En Plein Air: Seeking a Sensation, by Raymond Smith

November 11 - December 23, 2012

Hoboken’s physical character is known for its storied waterfront, its compact and walkable streets, and its rows of well-preserved late-Victorian homes. But not since the Elysian Fields were converted to industrial use in the early 1900s has it been known for its natural vistas.

The crush of modern urban living poses a challenge to Raymond Smith, a painter who has been seeking to capture the sensation of light and atmosphere in natural settings in the “plein air” tradition favored by the Impressionists. It’s hard to avoid the jarring elements that can ruin the mood he’s trying to render on canvas, but the artist perseveres and has developed a process that translates these fleeting sensations into oil on canvas. The results can be seen in his second show in the Museum’s Upper Gallery, En Plein Air: Seeking a Sensation, by Raymond Smith, which will be on view through Dec. 23.

Click here to see a virtual gallery of the exhibit.

The scenes in his paintings range from a sun-drenched beach filled with brightly colored kayaks in Hoboken Cove, to a moody, fog-blanketed tugboat moored to a pier, to a thoughtful young woman sitting on a patch of grass or a buoyant woman (the artist’s wife) in a bright sundress and hat strolling along the edge of the water.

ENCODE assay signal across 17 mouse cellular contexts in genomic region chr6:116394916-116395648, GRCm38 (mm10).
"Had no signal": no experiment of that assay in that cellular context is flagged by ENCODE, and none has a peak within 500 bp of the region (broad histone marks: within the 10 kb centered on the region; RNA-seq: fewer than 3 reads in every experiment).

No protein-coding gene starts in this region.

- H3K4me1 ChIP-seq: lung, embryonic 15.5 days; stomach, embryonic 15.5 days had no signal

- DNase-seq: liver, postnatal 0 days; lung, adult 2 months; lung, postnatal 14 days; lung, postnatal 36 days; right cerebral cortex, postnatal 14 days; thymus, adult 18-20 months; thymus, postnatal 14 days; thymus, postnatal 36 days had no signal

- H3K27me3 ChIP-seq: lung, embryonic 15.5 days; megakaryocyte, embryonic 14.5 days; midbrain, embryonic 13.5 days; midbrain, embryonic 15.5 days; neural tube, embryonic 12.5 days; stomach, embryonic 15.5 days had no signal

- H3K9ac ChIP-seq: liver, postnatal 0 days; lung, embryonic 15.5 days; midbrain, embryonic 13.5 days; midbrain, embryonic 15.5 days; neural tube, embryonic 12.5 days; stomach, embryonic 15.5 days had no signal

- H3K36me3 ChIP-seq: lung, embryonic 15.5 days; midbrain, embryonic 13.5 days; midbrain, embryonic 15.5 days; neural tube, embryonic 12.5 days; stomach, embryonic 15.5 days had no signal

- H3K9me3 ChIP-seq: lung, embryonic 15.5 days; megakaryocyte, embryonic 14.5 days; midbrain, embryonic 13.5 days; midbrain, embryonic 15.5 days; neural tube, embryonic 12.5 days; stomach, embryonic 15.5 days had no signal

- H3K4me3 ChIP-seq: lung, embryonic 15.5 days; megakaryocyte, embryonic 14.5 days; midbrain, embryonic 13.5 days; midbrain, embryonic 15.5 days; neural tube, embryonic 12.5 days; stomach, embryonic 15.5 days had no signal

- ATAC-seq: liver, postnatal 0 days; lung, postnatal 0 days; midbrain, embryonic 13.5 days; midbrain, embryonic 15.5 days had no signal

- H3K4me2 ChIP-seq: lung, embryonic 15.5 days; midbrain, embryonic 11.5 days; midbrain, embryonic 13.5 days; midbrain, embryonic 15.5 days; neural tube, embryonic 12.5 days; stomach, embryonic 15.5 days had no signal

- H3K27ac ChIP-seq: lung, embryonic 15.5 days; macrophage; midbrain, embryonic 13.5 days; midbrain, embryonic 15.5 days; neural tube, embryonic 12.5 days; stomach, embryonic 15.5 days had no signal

To explain what inspired this series, he refers to a quote from an essay by Henri Matisse: “One starts off with an object. Sensation follows.” He says he keeps his mind open to receiving sensations or ideas and then he works on how to translate them on canvas. Each painting is the result of a careful process of making notes and sketches on site, with color swatches and measurements that he uses later to recreate on canvas the feeling he responded to in the first place.

Sometimes in working with a model, he says, “the expressions or postures before or after the sitting are what strike me the most—the unguarded moments are most revealing.” He enjoys painting outdoors, but doesn’t like the disruptions. If someone wants to talk to him while he works, he’ll put his paintbrush down and talk to them, at which point they tend to move along. But if it’s a young kid, he says, “I’ll let them take a brush and make a few strokes.”

In addition to his fine art, Smith is an art instructor and professional illustrator, who has worked for many brand-name companies. A couple of his iconic works include the 9/11 Memorial Flag composed of children’s handprints that hangs in the Board of Education meeting room, and the “Greetings from Hoboken” image reproduced on t-shirts, posters, mugs and greeting cards. For more information on Smith’s work, visit his website, www.raymondsmithart.com.

The exhibit is supported by a block grant from the State/County Partnership program for the Arts, administered by the Hudson County Division of Cultural and Heritage Affairs.